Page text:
Lockyer J, Carraccio C, Chan MK, Hart D, Smee S, Touchie C, et al. Core principles of assessment in competency-based medical education. Med Teach 2017; 39(6): 609-616.

Module 8: Clinical supervision

Supervision of trainees in the clinical setting can be challenging. This module aims to outline relevant factors and some strategies to provide effective and appropriate levels of supervision.

Select resources available via the ANZCA Library:

DaRosa DA, Zwischenberger JB, Meyerson SL, George BC, Teitelbaum EN, Soper NJ, et al. A theory-based model for teaching and assessing residents in the operating room. J Surg Educ 2013; 70(1): 24-30.

Hesketh EA, Laidlaw JM. Developing the teaching instinct, 2: supervision. Med Teach 2002; 24(4): 364-367.

Module 9: Technology in teaching and learning (NEW in 2017)

There are constant innovations and updates to teaching around the world. This module aims to provide a snapshot of the latest tools that can be used to aid teaching and learning in this digital age.

Select resources available via the ANZCA Library:

Roberts DH, Newman LR, Schwartzstein RM. Twelve tips for facilitating Millennials’ learning. Med Teach 2012; 34(4): 274-278.

Masters K, Ellaway RH, Topps D, Archibald D, Hogue RJ. Mobile technologies in medical education: AMEE Guide No. 105. Med Teach 2016; 38(6): 537-549.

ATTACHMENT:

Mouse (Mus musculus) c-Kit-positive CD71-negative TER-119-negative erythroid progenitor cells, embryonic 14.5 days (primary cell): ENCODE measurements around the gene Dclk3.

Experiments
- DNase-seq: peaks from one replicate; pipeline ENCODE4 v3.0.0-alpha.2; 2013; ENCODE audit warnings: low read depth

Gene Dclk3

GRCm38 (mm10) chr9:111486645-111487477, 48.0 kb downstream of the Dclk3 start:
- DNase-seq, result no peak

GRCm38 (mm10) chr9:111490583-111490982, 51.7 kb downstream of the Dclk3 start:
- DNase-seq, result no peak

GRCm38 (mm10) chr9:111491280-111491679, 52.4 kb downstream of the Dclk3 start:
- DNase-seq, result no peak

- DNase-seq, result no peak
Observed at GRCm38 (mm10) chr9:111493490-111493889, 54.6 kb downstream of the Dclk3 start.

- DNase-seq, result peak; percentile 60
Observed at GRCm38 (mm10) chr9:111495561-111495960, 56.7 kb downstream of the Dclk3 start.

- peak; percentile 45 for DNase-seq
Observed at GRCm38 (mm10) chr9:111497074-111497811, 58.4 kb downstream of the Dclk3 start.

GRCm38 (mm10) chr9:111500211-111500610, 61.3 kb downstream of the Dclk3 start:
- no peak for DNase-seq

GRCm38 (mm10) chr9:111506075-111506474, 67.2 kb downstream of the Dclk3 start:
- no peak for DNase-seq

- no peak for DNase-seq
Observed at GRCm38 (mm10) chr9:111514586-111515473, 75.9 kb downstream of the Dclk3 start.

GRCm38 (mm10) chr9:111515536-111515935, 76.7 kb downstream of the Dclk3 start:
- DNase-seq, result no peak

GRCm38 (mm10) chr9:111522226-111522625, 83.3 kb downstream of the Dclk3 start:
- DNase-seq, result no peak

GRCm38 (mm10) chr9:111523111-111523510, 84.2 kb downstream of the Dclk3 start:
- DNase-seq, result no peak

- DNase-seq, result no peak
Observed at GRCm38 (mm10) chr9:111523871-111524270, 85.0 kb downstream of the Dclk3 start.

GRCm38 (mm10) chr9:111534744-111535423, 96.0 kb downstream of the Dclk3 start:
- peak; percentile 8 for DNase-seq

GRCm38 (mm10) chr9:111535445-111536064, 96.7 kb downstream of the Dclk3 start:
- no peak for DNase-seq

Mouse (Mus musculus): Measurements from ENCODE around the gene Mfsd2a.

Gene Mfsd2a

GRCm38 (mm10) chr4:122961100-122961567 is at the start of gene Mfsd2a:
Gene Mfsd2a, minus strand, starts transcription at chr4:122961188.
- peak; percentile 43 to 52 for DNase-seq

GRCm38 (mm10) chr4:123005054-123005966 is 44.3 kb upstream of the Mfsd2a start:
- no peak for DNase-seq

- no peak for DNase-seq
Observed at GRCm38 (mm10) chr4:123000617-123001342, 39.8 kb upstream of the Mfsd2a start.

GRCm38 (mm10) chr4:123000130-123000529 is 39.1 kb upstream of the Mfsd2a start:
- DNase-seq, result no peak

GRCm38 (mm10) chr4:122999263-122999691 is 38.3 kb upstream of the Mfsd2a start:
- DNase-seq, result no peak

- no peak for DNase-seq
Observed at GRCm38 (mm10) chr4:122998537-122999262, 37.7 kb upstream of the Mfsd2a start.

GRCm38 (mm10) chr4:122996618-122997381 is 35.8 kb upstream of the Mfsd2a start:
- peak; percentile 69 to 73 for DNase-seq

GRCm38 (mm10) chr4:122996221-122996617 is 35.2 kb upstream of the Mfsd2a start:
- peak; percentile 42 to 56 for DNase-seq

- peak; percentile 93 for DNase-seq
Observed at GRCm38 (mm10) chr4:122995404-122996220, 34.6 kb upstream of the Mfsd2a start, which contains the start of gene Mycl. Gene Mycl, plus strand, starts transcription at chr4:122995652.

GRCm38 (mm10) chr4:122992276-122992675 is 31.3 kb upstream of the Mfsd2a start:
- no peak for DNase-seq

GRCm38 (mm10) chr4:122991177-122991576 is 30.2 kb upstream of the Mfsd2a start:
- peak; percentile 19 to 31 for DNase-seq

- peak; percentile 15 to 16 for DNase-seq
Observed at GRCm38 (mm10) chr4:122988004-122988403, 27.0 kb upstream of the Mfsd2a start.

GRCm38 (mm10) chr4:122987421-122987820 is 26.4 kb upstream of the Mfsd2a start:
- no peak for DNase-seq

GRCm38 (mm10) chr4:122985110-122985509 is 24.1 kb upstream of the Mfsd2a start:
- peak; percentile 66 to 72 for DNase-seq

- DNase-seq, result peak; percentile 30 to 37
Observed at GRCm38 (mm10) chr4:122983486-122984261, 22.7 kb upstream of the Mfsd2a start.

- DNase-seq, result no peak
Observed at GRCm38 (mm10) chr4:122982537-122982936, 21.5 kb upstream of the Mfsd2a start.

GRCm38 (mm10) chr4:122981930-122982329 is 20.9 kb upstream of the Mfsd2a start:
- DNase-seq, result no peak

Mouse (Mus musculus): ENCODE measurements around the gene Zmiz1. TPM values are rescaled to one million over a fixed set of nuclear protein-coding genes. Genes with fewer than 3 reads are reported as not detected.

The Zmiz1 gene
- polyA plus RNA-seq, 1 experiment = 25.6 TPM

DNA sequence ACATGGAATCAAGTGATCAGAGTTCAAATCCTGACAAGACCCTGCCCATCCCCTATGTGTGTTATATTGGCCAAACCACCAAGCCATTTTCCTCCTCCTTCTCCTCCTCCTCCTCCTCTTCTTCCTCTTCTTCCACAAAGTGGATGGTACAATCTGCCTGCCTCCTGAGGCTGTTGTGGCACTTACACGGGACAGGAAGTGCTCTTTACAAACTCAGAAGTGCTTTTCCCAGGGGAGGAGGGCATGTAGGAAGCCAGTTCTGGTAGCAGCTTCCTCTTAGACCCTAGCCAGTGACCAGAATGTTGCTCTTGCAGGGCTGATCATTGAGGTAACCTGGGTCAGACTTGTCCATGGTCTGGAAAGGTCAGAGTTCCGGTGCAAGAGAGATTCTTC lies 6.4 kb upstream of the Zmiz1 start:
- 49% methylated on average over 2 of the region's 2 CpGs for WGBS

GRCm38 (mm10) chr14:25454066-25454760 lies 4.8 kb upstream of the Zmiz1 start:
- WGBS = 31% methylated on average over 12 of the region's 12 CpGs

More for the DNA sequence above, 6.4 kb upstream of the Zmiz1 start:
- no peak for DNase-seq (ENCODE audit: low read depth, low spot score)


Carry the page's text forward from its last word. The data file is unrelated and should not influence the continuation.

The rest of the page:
McGee JB, Kanter SL. How we develop and sustain innovation in medical education technology: keys to success. Med Teach 2011; 33(4): 279-285.

Nishisaki A, Keren R, Nadkarni V. Does simulation improve patient safety? Self-efficacy, competence, operational performance, and patient safety. Anesthesiol Clin 2007; 25(2): 225-236.

Module 10: Concepts in assessment (NEW in 2017)

This module looks at the key concepts in assessment and some of the summative assessment tools used in examinations such as MCQs, Vivas and SAQs.

Select resources available via the ANZCA Library:

Norcini J, Anderson B, Bollela V, Burch V, Costa MJ, Duvivier R, et al. Criteria for good assessment: consensus statement and recommendations from the Ottawa 2010 Conference. Med Teach 2011; 33(3): 206-214.

​Dannefer EF. Beyond assessment of learning toward assessment for learning: educating tomorrow's physicians. Med Teach 2013; 35(7): 560-563.

​Schuwirth L, Ash J. Assessing tomorrow's learners: in competency-based education only a radically different holistic method of assessment will work. Six things we could forget. Med Teach 2013; 35(7): 555-559.

​Wilkinson TJ, Challis M, Hobma SO, Newble DI, Parboosingh JT, Sibbald RG, et al. The use of portfolios for assessment of the competence and performance of doctors in practice. Med Educ 2002; 36(10): 918-924.

Norcini J, Burch V. Workplace-based assessment as an educational tool: AMEE Guide No. 31Med Teach 2007; 29(9): 855-871.

​Ker J, Bradley P. 12, Simulation in medical education. In: Swanwick T, editor. Understanding medical education: evidence, theory and practice. Oxford, UK: Wiley-Blackwell, 2010. pp. 164-180.

​Wass V, Bowden R, Jackson N. Chapter 1, The principles of assessment design. In: Jackson N, Jamieson A, Khan A, editors. Assessment in medical education and training: a practical guide. Oxford: Radcliffe Publishing, 2007. pp. 11-26.